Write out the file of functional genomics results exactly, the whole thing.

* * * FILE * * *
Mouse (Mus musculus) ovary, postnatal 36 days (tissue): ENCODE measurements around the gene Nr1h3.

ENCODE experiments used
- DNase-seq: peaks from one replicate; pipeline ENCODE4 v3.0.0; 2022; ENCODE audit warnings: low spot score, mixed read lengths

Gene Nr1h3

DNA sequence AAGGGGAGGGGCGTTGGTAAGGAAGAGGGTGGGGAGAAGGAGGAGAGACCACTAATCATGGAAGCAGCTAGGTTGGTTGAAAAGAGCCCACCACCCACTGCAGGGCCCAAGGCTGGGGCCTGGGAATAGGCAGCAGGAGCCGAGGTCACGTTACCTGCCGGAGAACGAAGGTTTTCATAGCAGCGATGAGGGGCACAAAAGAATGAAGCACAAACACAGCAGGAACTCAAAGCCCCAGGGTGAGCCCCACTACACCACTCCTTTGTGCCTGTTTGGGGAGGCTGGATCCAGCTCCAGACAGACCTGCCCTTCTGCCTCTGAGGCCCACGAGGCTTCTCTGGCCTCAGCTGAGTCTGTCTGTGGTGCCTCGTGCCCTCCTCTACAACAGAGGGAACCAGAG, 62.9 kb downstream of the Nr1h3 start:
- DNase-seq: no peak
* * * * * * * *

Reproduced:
Mouse (Mus musculus) ovary, postnatal 36 days (tissue): ENCODE measurements around the gene Nr1h3.

ENCODE experiments used
- DNase-seq: peaks from one replicate; pipeline ENCODE4 v3.0.0; 2022; ENCODE audit warnings: low spot score, mixed read lengths

Gene Nr1h3

DNA sequence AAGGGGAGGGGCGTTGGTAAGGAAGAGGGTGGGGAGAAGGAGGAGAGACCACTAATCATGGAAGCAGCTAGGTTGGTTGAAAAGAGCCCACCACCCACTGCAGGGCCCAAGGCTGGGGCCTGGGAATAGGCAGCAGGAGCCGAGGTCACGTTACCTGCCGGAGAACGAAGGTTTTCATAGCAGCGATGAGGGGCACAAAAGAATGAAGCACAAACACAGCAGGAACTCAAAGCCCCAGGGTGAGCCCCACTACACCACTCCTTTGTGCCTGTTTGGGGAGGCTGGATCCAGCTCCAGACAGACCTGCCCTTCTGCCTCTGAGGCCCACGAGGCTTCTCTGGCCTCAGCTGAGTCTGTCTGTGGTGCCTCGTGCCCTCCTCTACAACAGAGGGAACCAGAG, 62.9 kb downstream of the Nr1h3 start:
- DNase-seq: no peak